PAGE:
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London unrest

August 9, 2011

Day 4 of the London (and UK) riots has seen all the shops in my area by Tulse Hill station closed by 3pm this afternoon. I was in the hairdresser when a passerby warned the owner to close early due to approaching trouble. She duly pulled down the shop shutters effectively locking us in the shop. Once my hair was finished I hurried out the back entrance to see bystanders by the rail station and a lot of traffic for that time of day. It was like everyone was on a mission to get out of the area and home as soon as possible.  Apparently, there had been trouble up at  West Norwood earlier but where the supposed approaching trouble was coming from I don’t know.

I stopped off in the newsagent to see some customers doing what like a small scale panic buy, as the Co-op had shut as well as the Tesco garage. Sainsbury’s in West Norwood was apparently still open but who was going up there to investigate? Once home I settled to check the news reports. Rumours were swirling on Twitter that Tulse Hill was next on the rioters’ agenda and for the next two hours a strong sense of unease filled me as I began to recall the disturbances from last night and scenes of youths looting Clapham Junction, Hackney, Croydon, Ealing and Peckham. The fires raging in each of these towns with police, residents and business owners watching helpless as the city’s youth went on the rampage.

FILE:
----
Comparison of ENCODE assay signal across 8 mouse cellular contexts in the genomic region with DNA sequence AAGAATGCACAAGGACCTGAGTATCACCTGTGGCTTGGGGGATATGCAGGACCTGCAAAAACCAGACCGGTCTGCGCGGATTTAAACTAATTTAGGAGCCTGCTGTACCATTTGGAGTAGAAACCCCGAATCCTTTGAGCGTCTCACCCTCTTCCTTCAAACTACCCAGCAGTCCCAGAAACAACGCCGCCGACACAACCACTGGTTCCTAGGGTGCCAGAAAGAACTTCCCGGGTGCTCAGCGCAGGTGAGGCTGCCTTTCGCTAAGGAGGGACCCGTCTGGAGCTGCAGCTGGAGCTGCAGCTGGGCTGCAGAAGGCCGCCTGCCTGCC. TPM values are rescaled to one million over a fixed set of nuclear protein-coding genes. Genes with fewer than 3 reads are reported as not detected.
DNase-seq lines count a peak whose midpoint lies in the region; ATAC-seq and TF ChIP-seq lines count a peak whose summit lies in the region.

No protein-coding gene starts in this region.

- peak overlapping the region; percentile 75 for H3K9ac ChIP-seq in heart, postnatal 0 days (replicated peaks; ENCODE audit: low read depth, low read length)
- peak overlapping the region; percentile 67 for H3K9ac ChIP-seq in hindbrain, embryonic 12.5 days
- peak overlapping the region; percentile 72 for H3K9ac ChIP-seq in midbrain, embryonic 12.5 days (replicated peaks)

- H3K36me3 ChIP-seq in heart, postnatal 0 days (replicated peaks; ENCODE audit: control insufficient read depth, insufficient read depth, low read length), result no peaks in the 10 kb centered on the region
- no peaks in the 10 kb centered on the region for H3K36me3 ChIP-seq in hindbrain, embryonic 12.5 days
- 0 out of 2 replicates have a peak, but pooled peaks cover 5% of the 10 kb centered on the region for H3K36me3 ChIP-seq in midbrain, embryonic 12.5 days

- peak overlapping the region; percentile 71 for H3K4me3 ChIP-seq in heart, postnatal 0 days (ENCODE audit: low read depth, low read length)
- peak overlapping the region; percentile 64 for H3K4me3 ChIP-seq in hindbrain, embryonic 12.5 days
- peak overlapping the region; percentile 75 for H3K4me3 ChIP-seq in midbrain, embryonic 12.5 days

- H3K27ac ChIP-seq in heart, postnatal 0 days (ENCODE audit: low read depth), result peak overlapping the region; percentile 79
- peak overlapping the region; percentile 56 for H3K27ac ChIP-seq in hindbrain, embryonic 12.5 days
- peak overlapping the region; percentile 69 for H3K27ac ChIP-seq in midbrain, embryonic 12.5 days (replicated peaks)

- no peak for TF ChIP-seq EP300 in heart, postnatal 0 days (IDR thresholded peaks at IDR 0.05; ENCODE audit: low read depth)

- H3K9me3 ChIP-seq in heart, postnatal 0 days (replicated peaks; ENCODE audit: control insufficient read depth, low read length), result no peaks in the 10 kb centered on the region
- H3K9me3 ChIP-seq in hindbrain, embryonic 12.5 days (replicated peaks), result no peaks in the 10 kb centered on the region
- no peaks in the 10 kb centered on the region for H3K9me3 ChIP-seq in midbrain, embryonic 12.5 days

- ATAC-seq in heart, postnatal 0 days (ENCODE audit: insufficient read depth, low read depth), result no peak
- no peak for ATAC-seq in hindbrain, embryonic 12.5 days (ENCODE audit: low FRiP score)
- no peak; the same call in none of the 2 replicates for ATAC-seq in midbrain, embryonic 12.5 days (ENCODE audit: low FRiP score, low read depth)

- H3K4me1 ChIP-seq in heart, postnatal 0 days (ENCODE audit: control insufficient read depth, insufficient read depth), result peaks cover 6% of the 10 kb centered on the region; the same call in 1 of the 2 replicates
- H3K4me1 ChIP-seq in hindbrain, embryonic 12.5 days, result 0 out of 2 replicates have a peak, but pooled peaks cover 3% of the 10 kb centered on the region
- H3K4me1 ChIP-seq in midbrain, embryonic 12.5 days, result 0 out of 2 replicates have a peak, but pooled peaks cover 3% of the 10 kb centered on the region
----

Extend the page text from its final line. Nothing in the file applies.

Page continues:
Much has been said about the mindlessness of the behaviour of the kids (lets face it majority of them were) involved. But to echo Dave Hill wiriting on the Guardian website yesterday, I don’t mindless is the word to use because I think these kids and the many adults that were with them knew exactly what they were doing, and knew the consequences, and the message they were sending out. A casual look at the items being stolen, the shops targeted denoted a sense of entitlement as if to say that these are things that I have been denied and now is my chance (and right) to take them as I please.  Two girls interviewed in Croydon early this morning as they drank their stolen wine (I’m imagining Chardonnay or a cool rosé) summarised it as such: that they were letting the police and the rich (ie people with businesses) know that they could do what they wanted. With statements like that I honestly don’t know how to begin to respond. It is on one level immature and ignorant and on another demonstrating the level of lawlessness that is infecting our society.  A lawlessness which economic, political and social intervention alone cannot resolve. We need a spiritual intervention to counteract this  ‘me, myself, I’ culture that we operate in or else things can only get worse.  People on Twitter have been mocking the ‘prayforlondon’ hashtag but in all truthfully without God what else are you going to do?  The Bible  says in Proverbs that without the knowledge or fear of God, the people cast off all restraint, and that is what we are seeing on our streets today.

My heart and prayers go out to the family of Mark Duggan, who have not been able to grieve as they should be entitled to because unfortunately his death has been linked to the past days events, however tenuously. In the midst of all this drama, it’s easy to forget that someone’s father, son, partner, brother and friend lost their life and those that are left behind are waiting for answers and most importantly for justice.

From → Life, People

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